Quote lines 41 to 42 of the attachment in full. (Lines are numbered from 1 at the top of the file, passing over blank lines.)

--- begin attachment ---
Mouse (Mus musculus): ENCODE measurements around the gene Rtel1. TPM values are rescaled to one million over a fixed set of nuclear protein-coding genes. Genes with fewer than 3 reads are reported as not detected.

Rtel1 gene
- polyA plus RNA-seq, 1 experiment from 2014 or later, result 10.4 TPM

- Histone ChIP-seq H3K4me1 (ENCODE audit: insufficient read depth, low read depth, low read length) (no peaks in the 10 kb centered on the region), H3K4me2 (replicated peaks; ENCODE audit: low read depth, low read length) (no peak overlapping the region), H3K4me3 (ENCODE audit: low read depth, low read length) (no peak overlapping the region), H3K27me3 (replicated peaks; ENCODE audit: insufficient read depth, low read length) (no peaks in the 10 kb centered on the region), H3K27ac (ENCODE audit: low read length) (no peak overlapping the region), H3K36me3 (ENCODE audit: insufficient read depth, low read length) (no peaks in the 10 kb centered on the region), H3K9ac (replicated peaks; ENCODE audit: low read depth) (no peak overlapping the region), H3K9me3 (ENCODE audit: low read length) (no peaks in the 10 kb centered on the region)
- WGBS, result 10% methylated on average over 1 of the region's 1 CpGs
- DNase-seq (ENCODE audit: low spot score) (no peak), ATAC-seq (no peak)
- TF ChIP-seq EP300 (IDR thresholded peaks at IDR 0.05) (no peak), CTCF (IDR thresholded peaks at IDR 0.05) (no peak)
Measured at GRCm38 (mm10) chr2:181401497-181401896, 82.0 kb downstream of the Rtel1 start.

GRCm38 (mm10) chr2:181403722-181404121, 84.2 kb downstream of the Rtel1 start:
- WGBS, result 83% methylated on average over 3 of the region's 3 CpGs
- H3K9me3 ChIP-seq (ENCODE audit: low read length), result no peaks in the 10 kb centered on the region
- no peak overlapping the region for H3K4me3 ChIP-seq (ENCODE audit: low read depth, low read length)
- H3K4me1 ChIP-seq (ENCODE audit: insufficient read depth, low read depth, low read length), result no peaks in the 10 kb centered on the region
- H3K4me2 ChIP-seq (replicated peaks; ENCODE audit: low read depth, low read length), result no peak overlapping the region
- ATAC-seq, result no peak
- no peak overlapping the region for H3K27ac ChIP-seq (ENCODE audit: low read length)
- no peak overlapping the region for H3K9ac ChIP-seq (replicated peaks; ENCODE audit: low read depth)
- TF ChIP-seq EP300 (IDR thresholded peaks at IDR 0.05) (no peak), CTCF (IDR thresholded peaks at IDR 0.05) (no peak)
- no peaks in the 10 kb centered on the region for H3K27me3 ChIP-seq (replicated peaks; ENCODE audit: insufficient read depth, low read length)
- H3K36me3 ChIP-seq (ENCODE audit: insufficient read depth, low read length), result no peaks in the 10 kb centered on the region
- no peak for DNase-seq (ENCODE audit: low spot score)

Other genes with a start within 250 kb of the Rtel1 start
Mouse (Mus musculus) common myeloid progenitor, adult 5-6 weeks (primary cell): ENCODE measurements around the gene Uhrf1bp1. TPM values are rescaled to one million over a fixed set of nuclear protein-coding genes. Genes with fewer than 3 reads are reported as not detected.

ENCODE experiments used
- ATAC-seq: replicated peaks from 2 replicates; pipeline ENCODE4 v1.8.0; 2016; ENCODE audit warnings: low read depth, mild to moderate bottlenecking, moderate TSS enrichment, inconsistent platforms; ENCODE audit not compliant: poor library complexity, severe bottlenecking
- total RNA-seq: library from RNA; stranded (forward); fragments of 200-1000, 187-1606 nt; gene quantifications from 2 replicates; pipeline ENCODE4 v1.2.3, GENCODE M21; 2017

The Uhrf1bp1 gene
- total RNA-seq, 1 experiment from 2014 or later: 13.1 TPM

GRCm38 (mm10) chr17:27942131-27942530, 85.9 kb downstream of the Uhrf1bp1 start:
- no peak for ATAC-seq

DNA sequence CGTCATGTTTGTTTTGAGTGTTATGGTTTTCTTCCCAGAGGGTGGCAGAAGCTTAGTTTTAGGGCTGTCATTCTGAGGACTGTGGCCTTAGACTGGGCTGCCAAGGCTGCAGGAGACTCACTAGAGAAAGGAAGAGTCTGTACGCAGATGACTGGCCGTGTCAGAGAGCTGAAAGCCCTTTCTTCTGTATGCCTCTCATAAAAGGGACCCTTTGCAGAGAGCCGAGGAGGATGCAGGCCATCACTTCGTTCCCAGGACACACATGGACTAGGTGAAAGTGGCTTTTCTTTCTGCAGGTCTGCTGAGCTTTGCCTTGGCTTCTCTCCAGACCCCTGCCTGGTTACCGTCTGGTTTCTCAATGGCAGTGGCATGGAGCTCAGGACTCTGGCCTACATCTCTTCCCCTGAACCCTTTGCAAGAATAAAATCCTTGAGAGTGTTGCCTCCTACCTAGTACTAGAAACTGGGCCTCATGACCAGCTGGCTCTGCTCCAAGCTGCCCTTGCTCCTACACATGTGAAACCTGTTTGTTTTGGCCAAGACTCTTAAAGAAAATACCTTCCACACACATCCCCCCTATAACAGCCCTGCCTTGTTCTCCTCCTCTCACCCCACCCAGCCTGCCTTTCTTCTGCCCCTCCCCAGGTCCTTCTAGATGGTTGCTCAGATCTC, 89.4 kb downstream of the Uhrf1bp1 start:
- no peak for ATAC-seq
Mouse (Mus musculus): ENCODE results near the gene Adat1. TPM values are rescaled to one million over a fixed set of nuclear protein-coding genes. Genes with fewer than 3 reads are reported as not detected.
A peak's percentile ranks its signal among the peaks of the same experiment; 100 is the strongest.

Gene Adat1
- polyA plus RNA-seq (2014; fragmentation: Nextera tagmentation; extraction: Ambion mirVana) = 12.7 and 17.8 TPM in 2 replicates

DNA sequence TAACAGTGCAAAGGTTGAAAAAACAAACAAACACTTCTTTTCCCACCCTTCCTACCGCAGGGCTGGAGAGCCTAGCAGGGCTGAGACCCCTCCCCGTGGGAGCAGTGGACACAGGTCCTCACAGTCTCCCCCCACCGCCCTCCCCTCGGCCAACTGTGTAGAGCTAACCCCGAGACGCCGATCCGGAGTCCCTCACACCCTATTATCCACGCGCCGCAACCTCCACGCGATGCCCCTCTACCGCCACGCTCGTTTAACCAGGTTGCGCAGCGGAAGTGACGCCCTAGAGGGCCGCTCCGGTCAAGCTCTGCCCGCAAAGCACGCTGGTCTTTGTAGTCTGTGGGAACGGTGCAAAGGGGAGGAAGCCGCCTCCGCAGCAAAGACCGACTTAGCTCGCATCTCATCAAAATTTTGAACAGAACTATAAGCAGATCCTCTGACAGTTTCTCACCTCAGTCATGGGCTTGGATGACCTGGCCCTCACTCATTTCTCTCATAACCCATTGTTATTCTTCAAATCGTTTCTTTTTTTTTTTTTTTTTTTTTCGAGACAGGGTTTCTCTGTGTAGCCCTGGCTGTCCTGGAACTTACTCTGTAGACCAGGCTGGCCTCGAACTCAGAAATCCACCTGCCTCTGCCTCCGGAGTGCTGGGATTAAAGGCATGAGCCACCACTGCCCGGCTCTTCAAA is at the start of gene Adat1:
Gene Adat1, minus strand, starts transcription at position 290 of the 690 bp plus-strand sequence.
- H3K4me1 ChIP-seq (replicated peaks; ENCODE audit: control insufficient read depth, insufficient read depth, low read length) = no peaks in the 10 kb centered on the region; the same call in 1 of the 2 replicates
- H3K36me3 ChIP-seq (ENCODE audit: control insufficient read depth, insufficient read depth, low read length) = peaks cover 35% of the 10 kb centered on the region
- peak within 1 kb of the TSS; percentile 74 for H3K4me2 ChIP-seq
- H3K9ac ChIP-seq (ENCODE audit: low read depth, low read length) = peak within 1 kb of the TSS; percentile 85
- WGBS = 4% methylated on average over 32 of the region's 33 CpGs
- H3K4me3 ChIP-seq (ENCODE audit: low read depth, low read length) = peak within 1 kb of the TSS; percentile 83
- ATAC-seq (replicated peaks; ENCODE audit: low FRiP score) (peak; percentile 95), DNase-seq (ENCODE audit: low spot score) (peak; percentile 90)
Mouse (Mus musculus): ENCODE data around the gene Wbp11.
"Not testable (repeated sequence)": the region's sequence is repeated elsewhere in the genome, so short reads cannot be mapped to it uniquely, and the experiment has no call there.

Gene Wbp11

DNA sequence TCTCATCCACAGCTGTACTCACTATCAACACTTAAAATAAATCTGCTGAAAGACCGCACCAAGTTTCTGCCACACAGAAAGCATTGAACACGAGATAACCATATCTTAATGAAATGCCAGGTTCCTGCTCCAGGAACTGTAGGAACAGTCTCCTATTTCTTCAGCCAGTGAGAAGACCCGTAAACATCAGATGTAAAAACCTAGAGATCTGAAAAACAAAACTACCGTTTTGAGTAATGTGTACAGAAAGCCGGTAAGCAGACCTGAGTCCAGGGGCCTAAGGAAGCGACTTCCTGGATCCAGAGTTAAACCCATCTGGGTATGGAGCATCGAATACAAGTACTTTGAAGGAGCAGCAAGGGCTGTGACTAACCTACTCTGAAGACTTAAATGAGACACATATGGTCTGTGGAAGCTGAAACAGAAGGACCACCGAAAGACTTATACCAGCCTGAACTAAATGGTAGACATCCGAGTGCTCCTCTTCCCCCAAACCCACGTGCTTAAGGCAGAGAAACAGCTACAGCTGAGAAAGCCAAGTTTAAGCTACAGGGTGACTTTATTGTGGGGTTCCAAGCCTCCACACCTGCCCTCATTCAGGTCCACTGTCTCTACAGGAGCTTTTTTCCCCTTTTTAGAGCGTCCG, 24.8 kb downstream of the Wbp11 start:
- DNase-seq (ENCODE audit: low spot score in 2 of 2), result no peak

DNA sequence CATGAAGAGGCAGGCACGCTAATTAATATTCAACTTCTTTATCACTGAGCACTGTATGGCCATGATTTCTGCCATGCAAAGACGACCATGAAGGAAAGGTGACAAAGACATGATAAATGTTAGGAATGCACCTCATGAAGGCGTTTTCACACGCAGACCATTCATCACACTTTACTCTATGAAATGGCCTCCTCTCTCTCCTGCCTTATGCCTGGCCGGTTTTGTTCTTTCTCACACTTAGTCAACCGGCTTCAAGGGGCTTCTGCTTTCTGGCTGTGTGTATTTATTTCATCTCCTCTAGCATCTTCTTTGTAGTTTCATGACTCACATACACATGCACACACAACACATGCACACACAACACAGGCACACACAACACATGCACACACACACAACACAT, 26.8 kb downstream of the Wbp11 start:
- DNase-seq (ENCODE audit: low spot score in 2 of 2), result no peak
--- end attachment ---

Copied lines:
- peak within 1 kb of the TSS; percentile 74 for H3K4me2 ChIP-seq
- H3K9ac ChIP-seq (ENCODE audit: low read depth, low read length) = peak within 1 kb of the TSS; percentile 85